The Hunger Games & Critical Literacy, Post 2 of 4.
Part #2 – Schooling is an Arbitrary System
(Navigation: Part 1, Parts 3 & 4 tomorrow)
I've defined critical literacy as the ability to both:
#1 observe, analyse, deconstruct a system (aka the observer’s perspective, from without), and
#2 engage with the system, complicitly but seeking agency.
So much of my thinking in recent months has been about schooling as a highly particular and arbitrary system. The great harm of schooling comes from the fusion of its agents, in mode #2. I mean that the agents of the system (the players: teachers, students, etc) fuse with the system à la Mode #2.
Many adults are haunted by internal wiring, social roles, raw nerves, and other wounds inflicted in their tender years navigating the school-universe. The adolescent might become the resistant reader, kicking against the system, but this does not necessarily imply thought mode #1. I can rebel against a system I am fused with. I am a rebel. Schooling allows rebels. The rebel is on the map. We know what to do with you. Let’s play out the script: the argument door is third on the left.
Ask an adult about their schooling years. This is often like peering under a rock, and the grubs come out. The distortions from their formative years. Saturday night at dinner, a very close friend told me how, as a tiny thing, he had an anxiety attack at his 'Quartile 1' on his report card, thinking the higher the number the better. This is his early years, right? Doesn't matter that he interpreted it wrong. He's coming up against the game, but doesn't have language to identify it as a game. It's reality. These moments stay with people. It's so meaningless.
From the teacher’s perspective, in mode #2, homework, compliance, ‘management’, programs, assessment, outcomes, are the circuits of the CPU. Hey, teacher, leave those kids alone! All in all you’re just another brick in the wall. My hand is straight up in the air admitting culpability, letting the cultural DNA, the great archetype, the Toxic Myth, that hideous platonic form “SCHOOLING” brutalise myself and my students over the years. I relate to the proposition “every teacher feels guilty”.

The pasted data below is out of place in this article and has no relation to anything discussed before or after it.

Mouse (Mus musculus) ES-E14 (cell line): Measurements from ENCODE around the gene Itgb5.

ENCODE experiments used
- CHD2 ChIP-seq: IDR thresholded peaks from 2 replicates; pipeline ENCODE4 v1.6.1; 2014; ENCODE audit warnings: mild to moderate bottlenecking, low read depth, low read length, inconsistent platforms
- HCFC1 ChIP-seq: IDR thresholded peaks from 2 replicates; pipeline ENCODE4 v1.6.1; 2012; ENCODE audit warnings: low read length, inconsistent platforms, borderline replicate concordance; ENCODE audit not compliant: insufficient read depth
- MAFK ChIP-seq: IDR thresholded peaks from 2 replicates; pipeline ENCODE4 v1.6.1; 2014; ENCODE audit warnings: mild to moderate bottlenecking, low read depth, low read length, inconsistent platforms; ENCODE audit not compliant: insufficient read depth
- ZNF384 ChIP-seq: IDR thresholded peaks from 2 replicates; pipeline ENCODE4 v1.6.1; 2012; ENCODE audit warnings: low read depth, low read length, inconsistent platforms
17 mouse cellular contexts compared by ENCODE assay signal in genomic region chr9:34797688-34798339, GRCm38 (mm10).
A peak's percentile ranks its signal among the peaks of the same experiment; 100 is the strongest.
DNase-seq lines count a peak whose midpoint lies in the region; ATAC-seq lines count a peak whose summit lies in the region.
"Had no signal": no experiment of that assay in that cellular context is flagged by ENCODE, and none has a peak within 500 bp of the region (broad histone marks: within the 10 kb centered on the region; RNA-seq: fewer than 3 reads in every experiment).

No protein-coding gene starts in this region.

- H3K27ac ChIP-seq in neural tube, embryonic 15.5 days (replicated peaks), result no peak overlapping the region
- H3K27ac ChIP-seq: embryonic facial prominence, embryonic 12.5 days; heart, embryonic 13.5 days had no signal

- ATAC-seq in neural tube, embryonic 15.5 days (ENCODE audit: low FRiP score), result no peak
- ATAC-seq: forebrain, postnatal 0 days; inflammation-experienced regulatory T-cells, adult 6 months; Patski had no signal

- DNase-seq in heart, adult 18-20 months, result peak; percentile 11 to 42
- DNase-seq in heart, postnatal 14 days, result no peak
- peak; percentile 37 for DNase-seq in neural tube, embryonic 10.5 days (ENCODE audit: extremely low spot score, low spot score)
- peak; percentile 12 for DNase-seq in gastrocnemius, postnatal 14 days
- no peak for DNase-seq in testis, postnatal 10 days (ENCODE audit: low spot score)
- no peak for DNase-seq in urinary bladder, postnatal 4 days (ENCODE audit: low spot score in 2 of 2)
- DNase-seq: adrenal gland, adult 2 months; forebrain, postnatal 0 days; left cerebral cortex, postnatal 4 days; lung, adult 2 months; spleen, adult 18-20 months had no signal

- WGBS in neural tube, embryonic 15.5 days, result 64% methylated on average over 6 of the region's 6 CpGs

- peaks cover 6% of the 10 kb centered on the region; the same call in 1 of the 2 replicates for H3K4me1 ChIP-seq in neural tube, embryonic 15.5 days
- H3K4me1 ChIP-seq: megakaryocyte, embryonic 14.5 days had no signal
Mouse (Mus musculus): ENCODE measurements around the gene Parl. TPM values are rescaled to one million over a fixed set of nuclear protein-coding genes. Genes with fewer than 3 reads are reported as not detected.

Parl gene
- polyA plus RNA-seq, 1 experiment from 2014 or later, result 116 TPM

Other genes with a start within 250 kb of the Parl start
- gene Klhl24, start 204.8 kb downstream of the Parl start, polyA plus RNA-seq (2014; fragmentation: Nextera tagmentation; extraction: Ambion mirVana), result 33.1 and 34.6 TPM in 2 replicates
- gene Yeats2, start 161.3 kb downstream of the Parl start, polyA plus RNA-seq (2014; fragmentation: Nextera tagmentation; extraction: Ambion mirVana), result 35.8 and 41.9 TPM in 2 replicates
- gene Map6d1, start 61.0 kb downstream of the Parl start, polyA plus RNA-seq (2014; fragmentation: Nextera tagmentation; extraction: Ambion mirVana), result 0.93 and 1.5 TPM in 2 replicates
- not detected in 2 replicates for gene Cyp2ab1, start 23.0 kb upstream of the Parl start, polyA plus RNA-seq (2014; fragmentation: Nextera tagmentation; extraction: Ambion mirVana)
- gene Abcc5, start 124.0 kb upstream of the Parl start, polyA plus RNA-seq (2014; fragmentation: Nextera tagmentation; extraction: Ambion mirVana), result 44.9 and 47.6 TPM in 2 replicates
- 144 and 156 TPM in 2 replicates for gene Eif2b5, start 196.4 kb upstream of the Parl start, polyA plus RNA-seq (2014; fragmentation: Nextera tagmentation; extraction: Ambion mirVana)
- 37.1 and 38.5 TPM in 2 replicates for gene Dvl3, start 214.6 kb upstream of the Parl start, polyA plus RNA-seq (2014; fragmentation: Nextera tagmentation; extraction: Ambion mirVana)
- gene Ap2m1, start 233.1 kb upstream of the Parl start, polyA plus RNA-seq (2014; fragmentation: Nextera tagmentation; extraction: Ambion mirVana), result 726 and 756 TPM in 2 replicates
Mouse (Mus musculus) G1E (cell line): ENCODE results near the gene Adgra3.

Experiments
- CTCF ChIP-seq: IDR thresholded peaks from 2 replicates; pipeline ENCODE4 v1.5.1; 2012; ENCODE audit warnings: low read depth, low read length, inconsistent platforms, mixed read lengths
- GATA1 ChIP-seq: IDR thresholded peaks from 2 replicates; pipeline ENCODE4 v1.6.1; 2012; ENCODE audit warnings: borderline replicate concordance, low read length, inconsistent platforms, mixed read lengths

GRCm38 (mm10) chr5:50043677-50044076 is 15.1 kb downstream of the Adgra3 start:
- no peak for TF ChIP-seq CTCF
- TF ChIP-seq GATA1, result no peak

I cannot tell you how much it bugs me that when our school is inspected, the inspectors sit in a room and examine bits of paper called programs. What are these bits of paper? They would appear to be crucially so important! In fact, the most relevant, telling, information-yielding element in a school would appear to be its paper-work. The litmus-test! Therefore, the summun bonum! The students are a means to an end?Functionally, is this not how it plays out? I have a precious hour to invest. The inspectors are coming. I had better tidy up those bits of paper!
What use that hour could be put to, otherwise! Count the wasted hours! The French K to 10 syllabus, for instance, has 8 quite workable outcomes, but then they go spoil it with 50 substatements. Try mapping them! Some Mode #1ers got carried away, is what happened. Lovely system on paper.
Ye God of Bureaucracy, all yield!
The paper is irrelevant, because this child missed breakfast, or is sleepy, or already knows long division, or cares not to learn it, or doesn’t get it.
The bit of paper is “the violence inherent in the system”. Outcomes? <shakes fist> OUTCOMES!? Gamified schooling: teachers affirmed for pristine paperwork.
Watch out what you incentivise!
Part #3 – Gaming Promotes De-Fusion from the System, tomorrow.